Birmingham missed out on its annual design festival last year due to Covid, leaving quite a big hole in Birmingham’s creative scene. But thankfully, this summer, the festival finally returned in a hybrid real-life virtual event. The Birmingham Design Festival team did an excellent job of putting together a Covid friendly real-life event followed by a content-jammed online conference.
This year’s theme for the festival was‘Colour’, which made for a very vibrant exhibition celebrating all things Birmingham. Alongside the festival, 2021 saw the launch of The Creative City, a collection of Birmingham’s designers in print and digital format.
Based in Digbeth, the creative hub of Birmingham, the exhibition saw 100 colourful A1 posters showcasing 100 Birmingham-based creatives celebrating what the city means to them. The visuals on display were so diverse from illustrators, designers, typographers, printmakers and artists displaying family history, dialect, food and music culture. It truly was a feast for the eyes.
The exhibition was also taken to the streets of Birmingham in an outdoor style exhibition. Over half of the posters were plastered on billboards for all to see and essentially brighten up Birmingham.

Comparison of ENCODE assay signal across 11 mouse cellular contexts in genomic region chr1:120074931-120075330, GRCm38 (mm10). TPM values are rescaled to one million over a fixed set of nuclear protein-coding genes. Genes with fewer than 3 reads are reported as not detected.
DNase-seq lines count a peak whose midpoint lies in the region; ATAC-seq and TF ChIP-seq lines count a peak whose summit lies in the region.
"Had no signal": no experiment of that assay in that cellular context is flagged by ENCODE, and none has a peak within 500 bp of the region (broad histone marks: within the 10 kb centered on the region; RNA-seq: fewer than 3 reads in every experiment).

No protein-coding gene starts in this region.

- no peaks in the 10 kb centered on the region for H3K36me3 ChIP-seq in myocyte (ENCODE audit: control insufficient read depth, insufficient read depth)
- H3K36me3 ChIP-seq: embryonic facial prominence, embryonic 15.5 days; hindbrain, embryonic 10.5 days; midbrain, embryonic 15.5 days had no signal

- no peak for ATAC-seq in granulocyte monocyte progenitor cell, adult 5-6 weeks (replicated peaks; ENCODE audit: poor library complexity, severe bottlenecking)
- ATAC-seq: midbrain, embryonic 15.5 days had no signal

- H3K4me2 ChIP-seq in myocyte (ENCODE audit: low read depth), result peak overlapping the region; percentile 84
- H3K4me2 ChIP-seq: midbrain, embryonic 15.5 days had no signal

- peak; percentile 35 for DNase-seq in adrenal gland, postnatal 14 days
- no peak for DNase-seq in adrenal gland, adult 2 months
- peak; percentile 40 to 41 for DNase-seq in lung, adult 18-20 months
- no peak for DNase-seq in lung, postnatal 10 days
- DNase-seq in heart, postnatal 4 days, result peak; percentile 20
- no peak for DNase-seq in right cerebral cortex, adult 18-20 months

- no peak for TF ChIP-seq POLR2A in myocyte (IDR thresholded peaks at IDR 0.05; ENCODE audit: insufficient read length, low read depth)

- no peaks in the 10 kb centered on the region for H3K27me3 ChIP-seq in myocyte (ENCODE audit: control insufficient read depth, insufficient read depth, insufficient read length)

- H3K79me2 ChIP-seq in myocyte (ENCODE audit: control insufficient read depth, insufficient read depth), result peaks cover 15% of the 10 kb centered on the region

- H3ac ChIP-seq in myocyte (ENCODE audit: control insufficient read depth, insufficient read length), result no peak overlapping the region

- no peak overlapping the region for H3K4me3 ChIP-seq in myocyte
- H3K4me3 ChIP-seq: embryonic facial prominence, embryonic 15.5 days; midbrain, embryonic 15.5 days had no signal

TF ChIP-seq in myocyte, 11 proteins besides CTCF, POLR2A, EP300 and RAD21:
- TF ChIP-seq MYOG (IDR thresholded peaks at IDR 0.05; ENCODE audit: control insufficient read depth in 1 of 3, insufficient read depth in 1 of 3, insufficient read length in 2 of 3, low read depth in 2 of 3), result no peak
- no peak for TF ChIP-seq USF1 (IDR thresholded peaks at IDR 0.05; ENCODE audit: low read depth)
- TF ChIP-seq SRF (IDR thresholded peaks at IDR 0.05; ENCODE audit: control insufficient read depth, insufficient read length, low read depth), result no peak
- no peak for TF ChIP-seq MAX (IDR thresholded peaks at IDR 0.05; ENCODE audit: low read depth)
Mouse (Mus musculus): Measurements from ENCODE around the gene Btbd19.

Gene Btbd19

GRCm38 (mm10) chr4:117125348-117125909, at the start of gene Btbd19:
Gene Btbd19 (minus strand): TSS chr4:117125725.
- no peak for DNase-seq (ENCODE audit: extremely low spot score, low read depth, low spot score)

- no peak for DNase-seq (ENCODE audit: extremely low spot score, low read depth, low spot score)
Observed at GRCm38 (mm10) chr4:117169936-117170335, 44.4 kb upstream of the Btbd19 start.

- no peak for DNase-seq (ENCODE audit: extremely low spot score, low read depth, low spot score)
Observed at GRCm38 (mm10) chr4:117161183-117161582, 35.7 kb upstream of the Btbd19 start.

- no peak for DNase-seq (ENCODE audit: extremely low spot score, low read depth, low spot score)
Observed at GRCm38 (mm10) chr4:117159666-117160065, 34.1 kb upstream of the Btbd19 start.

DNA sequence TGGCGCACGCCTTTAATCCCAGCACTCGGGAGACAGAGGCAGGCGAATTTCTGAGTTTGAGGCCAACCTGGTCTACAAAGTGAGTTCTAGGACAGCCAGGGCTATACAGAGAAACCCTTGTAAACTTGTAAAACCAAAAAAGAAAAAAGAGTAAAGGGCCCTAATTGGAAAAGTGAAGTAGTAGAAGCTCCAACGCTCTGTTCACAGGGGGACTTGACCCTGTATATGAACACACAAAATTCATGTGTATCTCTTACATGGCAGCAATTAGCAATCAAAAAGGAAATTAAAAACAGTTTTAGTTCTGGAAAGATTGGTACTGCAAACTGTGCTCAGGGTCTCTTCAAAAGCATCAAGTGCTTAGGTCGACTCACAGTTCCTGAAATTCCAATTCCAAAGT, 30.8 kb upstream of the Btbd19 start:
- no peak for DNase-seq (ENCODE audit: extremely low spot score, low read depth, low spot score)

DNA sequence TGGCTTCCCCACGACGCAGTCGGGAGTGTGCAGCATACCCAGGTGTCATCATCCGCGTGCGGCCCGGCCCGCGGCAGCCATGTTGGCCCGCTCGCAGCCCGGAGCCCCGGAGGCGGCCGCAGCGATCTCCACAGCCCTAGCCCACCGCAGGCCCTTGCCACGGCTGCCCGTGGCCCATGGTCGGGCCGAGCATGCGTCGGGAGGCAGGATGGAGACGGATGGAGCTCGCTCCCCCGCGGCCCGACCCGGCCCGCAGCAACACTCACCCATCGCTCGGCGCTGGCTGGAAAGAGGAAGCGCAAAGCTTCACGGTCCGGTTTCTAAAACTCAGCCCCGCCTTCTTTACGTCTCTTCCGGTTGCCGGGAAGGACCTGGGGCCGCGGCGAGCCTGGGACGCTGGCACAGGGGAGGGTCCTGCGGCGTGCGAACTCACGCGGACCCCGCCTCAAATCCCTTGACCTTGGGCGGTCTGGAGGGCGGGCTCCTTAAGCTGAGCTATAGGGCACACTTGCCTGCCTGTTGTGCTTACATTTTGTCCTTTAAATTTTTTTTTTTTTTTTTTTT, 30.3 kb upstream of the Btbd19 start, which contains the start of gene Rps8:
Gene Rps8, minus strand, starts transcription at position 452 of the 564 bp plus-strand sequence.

Whilst walking around the exhibition, you could overhear creatives meet each other for the first time. Having only communicated through the likes of Instagram and Twitter, it was so good to hear and admittedly it was quite heartwarming. Some familiar faces were spotted from meeting at past design events like Glug, Type talks and overlap animation. It simultaneously proved and showed that the design scene is well and truly alive and kicking.
On offer at the conference were talks of ‘Practical Colour’ and ‘Playful Colour’ along with workshops and Q&As. Talks came from top artists, colour experts and founders of industry-leading studios, discussing how colour impacts their work and how they apply it in their practice.
Although colour theory has long been established, it can still be subjective (as with most things in the art world). Life experiences, associations, and understanding of colour are unique to everyone, leading to lively discussions on how art should and can be presented through colour.
Colour experimentation is a huge part of the design process already, and it’s been great to get an insight into how other designers allow colour to influence their projects.
After a very successful virtual festival, we’re already looking forward to seeing what Birmingham Design Festival 2022 will look like. See you next year!